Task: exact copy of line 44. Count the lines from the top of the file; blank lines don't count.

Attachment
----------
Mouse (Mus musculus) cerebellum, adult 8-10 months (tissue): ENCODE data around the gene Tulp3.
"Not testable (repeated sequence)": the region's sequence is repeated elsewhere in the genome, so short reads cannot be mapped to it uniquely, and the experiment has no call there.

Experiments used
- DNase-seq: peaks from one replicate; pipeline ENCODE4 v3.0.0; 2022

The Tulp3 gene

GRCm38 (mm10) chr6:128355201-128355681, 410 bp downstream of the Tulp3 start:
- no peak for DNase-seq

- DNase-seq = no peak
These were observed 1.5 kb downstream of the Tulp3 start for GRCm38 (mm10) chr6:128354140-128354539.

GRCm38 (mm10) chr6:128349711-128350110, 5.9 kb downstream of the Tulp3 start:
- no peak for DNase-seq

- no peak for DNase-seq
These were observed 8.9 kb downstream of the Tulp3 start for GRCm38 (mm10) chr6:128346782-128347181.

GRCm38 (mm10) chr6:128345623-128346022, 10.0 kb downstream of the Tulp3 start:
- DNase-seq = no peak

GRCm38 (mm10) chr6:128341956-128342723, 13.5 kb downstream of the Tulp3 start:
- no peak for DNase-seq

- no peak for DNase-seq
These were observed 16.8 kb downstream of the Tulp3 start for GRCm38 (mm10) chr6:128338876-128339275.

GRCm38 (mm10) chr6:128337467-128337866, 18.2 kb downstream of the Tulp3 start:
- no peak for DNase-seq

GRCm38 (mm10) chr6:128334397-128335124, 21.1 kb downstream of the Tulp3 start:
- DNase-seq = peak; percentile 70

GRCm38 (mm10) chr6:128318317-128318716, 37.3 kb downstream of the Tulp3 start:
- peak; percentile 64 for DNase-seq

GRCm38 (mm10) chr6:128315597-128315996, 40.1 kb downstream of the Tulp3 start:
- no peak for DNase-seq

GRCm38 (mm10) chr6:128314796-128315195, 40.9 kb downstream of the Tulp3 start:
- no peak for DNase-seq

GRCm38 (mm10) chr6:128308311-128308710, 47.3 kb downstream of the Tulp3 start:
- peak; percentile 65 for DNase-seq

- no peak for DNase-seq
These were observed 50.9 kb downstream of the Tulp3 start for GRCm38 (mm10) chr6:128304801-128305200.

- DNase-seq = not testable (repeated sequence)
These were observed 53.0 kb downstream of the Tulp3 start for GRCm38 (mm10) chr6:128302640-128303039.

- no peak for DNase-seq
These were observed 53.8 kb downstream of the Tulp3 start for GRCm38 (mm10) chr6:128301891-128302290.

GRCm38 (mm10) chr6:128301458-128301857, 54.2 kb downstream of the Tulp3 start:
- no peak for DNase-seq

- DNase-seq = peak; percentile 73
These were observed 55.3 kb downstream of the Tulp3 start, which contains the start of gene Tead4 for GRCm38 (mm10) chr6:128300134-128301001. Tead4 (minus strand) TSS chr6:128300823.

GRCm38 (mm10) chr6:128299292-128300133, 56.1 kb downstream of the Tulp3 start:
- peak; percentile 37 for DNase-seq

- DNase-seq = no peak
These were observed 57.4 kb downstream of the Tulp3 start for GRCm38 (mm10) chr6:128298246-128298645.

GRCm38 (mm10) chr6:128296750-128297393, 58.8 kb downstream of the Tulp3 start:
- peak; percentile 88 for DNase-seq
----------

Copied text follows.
- DNase-seq = no peak